Thursday, March 16, 2017

Notes from Our Vacation - The Will Rogers State Historic Park

From February 22nd through March 13th, Agnes and I went on a cruise to Hawaii, with a few days on the end at San Diego and Los Angeles. Rather than one (or more) lengthy travelogues, I thought I'd do a few short posts with some of the highlights of the trip. Being in a contrary mood, I decided to begin with the last place we visited - the Will Rogers State Historic Park in Los Angeles.

We were visiting our son Matt, who lives in Los Angeles, and Matt - knowing that Will Rogers is my hero - punched his Good Son Ticket by taking us to the park, which is centered on the ranch house Rogers built and his wife Betty donated to the State of California in 1944, after Will's death.

This is the house (with Agnes enjoying one of the shaded rocking chairs on the front porch) ...

Unfortunately, we were only able to visit the original half of the house; the main living space (which is off to the right of the picture) was closed for some conservation work, and we were only able to see it on a video presentation.

The park ranger who conducted the tour did a great job of putting Will Rogers into historical context, and explaining his popularity in terms that young people in 2017 could understand ... he noted that Will combined skills as a professional cowboy, an actor, a radio personality, a newspaper commentator, a philanthropist, and - as we would think of it today - a blogger and master of humorous and satirical* Twitter commentary. Will Rogers was also a man well ahead of his time in his embracing of modern technology: his home featured an intercom system, full electric lighting, and an electric range and refrigerator (at a time when most homes used the traditional icebox). His willingness to use the latest technology led indirectly to his death in an airplane crash in Alaska in 1935.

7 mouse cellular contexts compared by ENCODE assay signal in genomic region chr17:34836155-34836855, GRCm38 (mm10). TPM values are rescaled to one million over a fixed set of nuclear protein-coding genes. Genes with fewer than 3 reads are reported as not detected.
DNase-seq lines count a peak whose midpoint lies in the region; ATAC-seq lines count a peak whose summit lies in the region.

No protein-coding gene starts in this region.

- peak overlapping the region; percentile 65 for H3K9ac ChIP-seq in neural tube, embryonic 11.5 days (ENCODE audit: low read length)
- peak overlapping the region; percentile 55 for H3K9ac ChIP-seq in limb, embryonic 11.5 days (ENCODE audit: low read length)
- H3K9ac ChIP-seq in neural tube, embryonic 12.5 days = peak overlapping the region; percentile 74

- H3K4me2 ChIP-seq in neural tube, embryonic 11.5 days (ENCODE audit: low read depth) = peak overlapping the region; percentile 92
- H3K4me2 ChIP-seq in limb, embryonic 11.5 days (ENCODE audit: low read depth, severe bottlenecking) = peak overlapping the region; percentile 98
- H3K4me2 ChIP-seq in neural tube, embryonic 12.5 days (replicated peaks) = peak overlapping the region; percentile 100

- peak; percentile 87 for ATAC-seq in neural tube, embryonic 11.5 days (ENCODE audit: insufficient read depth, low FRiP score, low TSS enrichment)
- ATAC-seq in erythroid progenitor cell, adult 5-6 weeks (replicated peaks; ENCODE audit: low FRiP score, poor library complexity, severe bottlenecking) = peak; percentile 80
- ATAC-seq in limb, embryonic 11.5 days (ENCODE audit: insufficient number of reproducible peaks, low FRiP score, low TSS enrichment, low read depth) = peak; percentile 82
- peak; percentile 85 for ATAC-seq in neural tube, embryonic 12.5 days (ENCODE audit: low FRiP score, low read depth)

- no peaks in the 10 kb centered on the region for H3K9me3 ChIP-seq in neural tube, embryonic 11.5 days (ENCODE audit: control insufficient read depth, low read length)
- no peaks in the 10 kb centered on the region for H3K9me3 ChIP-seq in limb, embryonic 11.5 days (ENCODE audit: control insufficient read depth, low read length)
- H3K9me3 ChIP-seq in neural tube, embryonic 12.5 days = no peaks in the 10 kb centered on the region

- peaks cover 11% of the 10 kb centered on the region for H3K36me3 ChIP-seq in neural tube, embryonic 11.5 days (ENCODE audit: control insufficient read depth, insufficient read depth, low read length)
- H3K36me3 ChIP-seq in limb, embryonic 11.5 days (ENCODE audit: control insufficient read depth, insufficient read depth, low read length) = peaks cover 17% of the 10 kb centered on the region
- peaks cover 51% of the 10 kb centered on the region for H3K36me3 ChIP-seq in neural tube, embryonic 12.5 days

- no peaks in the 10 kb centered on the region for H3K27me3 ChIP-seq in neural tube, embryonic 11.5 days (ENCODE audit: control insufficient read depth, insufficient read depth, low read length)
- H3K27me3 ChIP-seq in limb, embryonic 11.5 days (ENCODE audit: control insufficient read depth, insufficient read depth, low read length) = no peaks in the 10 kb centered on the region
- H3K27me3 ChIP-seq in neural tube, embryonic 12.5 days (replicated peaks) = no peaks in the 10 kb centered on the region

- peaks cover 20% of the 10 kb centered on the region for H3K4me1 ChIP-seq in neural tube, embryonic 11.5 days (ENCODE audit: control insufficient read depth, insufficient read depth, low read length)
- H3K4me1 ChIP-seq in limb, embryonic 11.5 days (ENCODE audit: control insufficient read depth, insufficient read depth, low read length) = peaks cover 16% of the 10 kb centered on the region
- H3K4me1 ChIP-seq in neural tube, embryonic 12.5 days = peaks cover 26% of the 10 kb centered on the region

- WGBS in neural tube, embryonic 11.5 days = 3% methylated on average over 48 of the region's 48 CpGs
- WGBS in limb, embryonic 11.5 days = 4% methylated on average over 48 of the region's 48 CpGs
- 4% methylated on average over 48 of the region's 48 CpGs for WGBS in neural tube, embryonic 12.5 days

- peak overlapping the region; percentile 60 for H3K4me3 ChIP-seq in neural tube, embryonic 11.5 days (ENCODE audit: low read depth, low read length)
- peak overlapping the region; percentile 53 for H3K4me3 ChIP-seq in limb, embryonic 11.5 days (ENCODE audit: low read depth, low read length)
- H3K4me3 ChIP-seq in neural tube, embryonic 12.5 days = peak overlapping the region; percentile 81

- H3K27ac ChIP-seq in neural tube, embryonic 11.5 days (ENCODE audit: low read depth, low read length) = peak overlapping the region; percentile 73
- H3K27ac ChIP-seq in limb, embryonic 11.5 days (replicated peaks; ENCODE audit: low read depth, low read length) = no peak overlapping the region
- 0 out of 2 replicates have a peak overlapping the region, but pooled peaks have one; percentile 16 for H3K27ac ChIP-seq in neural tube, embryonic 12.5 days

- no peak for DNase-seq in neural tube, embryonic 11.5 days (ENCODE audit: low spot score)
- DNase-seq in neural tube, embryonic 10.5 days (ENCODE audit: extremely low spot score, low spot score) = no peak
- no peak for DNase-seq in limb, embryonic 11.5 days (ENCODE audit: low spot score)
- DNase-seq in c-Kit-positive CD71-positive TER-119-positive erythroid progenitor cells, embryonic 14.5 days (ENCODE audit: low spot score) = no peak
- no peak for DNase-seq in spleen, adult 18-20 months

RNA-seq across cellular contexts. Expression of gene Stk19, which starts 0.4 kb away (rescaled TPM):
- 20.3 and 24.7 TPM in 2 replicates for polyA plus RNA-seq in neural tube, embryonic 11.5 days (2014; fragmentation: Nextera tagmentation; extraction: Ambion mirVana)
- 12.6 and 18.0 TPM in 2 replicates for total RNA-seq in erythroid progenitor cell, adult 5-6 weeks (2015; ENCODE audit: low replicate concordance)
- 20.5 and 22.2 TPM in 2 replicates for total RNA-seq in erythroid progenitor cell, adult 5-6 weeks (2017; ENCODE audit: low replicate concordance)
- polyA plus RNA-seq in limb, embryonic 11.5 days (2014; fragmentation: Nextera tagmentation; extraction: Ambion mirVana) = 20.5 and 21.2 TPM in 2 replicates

Will Rogers was not only a funny and perceptive commentator, but a generous friend to everyone he met, and his philosophy was embodied in one of his most famous comments:

“I joked about every prominent man in my lifetime, but I never met one I didn’t like."

Wouldn't it be nice if more people nowadays had that attitude?

The park is mostly open land, and includes a polo field (Will Rogers, being a professional cowboy, loved to practice his riding and roping skills there) and a small visitor's center/museum and gift shop (which I, of course, patronized). Here's one of Will Rogers' classic comments that's immortalized in the museum ...

The Will Rogers State Historic Park - a wonderful monument to a truly great American, and a place I was delighted to visit!

Have a good day. Come back tomorrow for more Great Moments in Editing and Signage, and we'll continue the travelogue next week. More thoughts coming!


* Rather than bitter and nasty, as employed by the current occupant of the White House.


eViL pOp TaRt said...

Will Rogers was a great American! The airport in OKC is named after him.

Mike said...

The quote is still applicable today.

Elvis Wearing a Bra on His Head said...

What a nice non-touristy site!

allenwoodhaven said...

A good place to visit, especially for you. Glad to know about it now.